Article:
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GA-ASI Demonstrates that Drones can Safely Fly in the National Airspace System
The ADS-B Surveillance System was tested aboard a Guardian RPA
By Robotics Trends' News Sources - Filed Nov 01, 2012

More Security and Defense stories
General Atomics Aeronautical Systems, Inc. (GA‑ASI), a leading manufacturer of Remotely Piloted Aircraft (RPA), tactical reconnaissance radars, and electro-optic surveillance systems, today announced the successful demonstration of an Automatic Dependent Surveillance-Broadcast (ADS-B)-based surveillance system that provides pilots with enhanced situational awareness and supports GA-ASI’s overall airborne sense-and-avoid architecture for its Predator® B RPA.

The purpose of the test was to demonstrate that the Predator/Gray Eagle®-series aircraft can fly cooperatively and safely in the National Airspace System (NAS), allowing Air Traffic Control (ATC) to know their location and flight profiles precisely. BAE Systems provided a prototype of its Reduced Size Transponder, which has recently received the designation AN/DPX-7. The AN/DPX-7 is a military grade Identification Friend or Foe (IFF) transponder that interoperates with both military and civilian ATC surveillance systems and is ADS-B-capable.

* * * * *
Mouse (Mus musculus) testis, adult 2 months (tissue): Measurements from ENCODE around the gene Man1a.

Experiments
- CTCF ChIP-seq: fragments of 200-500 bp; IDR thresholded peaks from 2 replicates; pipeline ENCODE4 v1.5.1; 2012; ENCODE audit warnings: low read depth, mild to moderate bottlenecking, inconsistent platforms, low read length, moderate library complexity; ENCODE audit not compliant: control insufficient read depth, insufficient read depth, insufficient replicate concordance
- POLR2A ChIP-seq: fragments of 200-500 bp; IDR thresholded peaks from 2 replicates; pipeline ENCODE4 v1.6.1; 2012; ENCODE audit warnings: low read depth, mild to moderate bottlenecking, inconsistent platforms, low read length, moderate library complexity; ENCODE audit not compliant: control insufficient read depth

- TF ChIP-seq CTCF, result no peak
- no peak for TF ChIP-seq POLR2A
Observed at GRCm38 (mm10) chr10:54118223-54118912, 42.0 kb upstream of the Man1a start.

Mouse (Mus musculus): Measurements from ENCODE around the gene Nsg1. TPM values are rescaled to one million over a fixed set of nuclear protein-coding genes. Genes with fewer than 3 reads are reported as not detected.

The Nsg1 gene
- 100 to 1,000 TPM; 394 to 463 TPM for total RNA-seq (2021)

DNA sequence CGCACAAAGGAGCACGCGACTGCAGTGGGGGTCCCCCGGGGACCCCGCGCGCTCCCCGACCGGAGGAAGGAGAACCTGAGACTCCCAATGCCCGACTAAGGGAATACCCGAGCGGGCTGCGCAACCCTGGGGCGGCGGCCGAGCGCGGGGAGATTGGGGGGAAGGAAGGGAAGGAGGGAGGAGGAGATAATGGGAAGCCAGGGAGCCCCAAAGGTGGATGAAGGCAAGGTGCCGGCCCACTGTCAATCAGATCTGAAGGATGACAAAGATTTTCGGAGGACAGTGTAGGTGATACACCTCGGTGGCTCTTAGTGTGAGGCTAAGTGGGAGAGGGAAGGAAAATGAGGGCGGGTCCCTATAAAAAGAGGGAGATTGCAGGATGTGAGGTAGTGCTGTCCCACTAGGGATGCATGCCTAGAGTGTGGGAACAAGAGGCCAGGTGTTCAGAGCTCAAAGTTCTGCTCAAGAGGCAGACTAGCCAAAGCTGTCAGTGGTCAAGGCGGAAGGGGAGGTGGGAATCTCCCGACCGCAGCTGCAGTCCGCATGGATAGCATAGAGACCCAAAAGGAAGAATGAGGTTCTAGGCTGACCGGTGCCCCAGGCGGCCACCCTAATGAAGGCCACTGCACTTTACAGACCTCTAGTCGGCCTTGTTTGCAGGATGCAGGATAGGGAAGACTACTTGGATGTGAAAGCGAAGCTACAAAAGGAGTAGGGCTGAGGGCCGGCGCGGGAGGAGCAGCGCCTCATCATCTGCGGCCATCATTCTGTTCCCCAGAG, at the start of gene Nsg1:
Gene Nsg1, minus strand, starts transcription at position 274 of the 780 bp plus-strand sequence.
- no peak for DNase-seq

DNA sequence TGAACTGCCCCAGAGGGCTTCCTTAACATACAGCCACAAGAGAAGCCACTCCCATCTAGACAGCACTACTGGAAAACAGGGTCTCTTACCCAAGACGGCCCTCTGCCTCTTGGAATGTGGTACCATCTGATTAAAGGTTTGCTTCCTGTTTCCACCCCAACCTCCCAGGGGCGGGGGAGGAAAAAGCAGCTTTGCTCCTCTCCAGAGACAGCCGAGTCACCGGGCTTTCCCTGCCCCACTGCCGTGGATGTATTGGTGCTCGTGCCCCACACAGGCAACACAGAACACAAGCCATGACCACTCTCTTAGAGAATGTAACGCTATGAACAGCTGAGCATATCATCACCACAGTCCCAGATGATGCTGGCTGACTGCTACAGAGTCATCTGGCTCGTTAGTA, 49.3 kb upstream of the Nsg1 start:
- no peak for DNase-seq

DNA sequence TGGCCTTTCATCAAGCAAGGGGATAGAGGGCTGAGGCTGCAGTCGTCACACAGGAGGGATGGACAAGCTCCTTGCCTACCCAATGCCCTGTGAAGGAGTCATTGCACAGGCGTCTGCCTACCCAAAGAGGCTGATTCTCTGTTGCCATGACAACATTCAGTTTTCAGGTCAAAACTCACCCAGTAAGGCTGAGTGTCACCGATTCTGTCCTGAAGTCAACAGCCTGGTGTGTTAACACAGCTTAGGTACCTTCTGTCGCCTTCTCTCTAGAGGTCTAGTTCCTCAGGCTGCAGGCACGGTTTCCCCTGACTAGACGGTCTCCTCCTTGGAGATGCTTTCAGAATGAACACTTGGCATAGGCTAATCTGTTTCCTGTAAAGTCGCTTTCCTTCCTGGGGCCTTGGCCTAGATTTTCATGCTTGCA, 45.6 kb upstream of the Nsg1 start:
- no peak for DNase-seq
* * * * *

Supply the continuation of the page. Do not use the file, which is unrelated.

“We are working closely with the FAA [Federal Aviation Administration], other governmental agencies, and industry partners to advance the safety of RPA”, said Frank W. Pace, president, Aircraft Systems Group, GA-ASI. “We believe ADS-B will play a key role in a future sense-and-avoid system and will support the FAA’s ‘Next Gen’ initiative, so this is a step in the right direction.”

Installed on a Guardian RPA, a Predator B configured for maritime operations, the prototype’s first successful flight test occurred on August 10 off the Florida coast. During the test, held in cooperation with the U.S. Department of Homeland Security, Customs and Border Protection, and the FAA, Guardian’s ADS-B IN-capable transponder detected other ADS-B-equipped aircraft in the vicinity and displayed the aircraft on a display within the Ground Control Station (GCS). Concurrently, Guardian’s ADS-B OUT transponder notified other aircraft and ATC of its location and velocity.

ADS-B is the GPS-based surveillance system that is the cornerstone of the FAA’s “Next Gen” Air Traffic Management (ATM) system, which aims to convert America’s ATC system from a ground-based system to a satellite-based system, resulting in simplified air traffic logistics and enhanced aircraft safety margins. The FAA has mandated that all aircraft flying above 10,000 feet or around major U.S. airports must be ADS-B equipped by 2020.

The results of the demonstration follows GA-ASI’s successful 2011 test of a prototype airborne Due Regard Radar aboard a manned aircraft. Based upon an X-band Active Electronically Scanned Array (AESA) radar, the capability will work in tandem with ADS-B to improve Predator B’s capacity to participate safely in domestic and international airspace, thus ensuring its interoperability with civilian air traffic and airspace rules and regulations.

 


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